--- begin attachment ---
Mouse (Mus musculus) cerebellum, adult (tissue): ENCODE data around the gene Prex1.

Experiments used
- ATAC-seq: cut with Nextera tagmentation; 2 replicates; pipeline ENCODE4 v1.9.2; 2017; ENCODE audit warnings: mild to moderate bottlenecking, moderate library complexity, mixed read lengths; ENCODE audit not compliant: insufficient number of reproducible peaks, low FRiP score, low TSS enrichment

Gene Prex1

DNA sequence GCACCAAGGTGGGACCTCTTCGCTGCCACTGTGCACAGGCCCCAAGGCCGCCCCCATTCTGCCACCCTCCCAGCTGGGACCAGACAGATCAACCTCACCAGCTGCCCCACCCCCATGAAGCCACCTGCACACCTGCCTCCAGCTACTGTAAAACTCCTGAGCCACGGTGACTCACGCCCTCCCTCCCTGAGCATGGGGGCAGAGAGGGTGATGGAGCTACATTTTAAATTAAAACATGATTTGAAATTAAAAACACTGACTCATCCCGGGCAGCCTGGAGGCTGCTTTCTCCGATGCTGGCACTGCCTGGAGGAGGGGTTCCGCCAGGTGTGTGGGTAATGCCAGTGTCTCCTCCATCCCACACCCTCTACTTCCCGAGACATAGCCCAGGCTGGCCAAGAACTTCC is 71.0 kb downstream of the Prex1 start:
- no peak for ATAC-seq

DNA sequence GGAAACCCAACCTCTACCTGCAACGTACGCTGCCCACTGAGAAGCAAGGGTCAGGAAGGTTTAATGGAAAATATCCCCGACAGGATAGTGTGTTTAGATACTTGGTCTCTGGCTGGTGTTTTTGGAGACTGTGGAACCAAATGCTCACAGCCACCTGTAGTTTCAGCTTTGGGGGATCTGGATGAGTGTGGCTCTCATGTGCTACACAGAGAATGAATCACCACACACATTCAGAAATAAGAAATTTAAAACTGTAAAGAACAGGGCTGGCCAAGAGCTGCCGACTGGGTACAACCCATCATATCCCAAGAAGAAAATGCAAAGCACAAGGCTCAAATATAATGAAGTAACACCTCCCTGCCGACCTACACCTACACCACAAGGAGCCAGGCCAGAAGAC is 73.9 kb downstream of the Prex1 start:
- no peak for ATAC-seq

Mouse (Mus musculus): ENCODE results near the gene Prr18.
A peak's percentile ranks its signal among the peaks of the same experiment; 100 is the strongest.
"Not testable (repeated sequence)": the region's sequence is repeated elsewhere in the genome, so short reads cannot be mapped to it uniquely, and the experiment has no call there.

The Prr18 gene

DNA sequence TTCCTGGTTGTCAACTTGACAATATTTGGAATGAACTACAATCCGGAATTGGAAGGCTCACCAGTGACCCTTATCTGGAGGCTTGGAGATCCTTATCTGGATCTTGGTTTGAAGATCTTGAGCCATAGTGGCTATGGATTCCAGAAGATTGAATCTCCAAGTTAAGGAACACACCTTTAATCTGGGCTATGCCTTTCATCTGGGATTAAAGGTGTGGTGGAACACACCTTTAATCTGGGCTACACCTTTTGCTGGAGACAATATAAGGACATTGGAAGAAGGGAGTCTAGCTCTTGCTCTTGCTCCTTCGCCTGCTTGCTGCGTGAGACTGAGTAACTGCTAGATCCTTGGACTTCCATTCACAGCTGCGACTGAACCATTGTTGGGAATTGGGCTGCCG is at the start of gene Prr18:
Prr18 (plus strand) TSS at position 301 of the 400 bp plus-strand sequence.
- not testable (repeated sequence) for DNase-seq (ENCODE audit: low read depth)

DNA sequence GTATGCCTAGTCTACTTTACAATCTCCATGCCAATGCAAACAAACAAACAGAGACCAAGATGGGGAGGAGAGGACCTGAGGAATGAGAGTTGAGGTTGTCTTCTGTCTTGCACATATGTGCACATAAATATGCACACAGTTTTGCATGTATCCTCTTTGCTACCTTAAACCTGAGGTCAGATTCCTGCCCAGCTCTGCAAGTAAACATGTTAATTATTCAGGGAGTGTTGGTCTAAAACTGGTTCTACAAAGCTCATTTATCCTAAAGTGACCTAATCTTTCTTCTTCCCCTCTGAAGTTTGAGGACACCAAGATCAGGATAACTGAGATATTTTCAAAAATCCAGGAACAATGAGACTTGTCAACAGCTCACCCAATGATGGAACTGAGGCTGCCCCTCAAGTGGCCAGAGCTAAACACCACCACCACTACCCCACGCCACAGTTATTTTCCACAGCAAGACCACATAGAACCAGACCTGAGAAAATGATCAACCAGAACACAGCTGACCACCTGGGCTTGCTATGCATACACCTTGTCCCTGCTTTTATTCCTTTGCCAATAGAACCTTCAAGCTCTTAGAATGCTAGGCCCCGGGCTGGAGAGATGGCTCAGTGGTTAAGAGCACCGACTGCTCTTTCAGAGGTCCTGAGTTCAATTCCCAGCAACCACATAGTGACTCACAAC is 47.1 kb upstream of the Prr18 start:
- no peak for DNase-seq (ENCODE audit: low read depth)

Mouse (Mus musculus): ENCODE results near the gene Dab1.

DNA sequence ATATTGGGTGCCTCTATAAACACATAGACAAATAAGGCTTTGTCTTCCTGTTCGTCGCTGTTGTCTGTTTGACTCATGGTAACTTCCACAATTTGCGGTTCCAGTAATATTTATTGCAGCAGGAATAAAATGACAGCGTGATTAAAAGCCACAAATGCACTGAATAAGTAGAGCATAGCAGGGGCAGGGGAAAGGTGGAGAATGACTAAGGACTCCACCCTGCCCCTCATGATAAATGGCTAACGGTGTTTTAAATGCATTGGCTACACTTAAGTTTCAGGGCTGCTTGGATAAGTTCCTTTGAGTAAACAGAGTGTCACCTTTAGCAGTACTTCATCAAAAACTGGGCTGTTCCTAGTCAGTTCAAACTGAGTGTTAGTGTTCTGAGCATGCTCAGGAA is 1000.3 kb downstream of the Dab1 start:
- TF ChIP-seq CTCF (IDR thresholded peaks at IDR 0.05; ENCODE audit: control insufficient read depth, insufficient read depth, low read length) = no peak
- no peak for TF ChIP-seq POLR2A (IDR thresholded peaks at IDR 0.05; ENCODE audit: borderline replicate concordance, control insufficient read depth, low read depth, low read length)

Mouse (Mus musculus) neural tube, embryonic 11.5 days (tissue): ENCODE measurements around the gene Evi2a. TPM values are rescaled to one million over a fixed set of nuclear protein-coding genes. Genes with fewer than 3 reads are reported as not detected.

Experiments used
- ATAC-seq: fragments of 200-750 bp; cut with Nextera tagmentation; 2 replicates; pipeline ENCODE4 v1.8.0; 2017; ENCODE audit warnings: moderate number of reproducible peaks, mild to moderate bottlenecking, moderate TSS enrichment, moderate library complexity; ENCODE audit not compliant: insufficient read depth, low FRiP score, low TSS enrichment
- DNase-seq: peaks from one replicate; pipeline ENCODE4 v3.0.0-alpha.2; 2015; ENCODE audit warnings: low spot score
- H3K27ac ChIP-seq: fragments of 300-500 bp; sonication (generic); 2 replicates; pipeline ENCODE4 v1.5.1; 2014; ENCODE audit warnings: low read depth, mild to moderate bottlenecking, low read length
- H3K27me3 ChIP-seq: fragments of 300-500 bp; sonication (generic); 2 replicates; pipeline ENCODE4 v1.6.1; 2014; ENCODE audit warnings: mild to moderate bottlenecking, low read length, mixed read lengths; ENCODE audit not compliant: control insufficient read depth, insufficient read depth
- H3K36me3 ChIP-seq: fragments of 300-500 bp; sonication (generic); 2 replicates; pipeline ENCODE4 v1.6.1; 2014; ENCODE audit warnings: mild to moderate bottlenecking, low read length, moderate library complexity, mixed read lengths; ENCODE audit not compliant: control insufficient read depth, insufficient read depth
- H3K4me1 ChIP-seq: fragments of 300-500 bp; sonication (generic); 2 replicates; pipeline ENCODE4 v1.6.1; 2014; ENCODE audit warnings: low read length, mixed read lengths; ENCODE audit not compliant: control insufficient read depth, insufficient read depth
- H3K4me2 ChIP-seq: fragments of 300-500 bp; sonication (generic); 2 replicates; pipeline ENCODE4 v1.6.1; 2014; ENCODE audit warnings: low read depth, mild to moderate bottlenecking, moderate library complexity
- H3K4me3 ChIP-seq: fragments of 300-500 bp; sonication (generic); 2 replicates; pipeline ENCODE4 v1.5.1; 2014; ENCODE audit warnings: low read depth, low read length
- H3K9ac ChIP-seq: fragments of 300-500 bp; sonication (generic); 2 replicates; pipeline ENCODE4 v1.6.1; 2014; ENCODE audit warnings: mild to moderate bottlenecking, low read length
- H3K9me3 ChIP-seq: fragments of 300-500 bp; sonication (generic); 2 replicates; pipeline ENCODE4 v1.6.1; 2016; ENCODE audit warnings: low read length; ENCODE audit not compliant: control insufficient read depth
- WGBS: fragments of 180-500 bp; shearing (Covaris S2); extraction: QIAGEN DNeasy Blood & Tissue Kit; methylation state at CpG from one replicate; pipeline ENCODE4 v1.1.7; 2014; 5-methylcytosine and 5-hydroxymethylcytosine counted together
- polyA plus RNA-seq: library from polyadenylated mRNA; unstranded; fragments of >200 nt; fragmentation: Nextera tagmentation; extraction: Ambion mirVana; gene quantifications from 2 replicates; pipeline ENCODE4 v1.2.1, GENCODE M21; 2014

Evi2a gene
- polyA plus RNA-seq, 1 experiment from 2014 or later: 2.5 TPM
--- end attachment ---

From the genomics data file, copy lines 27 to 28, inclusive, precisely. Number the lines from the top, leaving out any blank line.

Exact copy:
- H3K27me3 ChIP-seq: fragments of 300-500 bp; sonication (generic); 2 replicates; pipeline ENCODE4 v1.6.1; 2014; ENCODE audit warnings: mild to moderate bottlenecking, low read length, mixed read lengths; ENCODE audit not compliant: control insufficient read depth, insufficient read depth
- H3K36me3 ChIP-seq: fragments of 300-500 bp; sonication (generic); 2 replicates; pipeline ENCODE4 v1.6.1; 2014; ENCODE audit warnings: mild to moderate bottlenecking, low read length, moderate library complexity, mixed read lengths; ENCODE audit not compliant: control insufficient read depth, insufficient read depth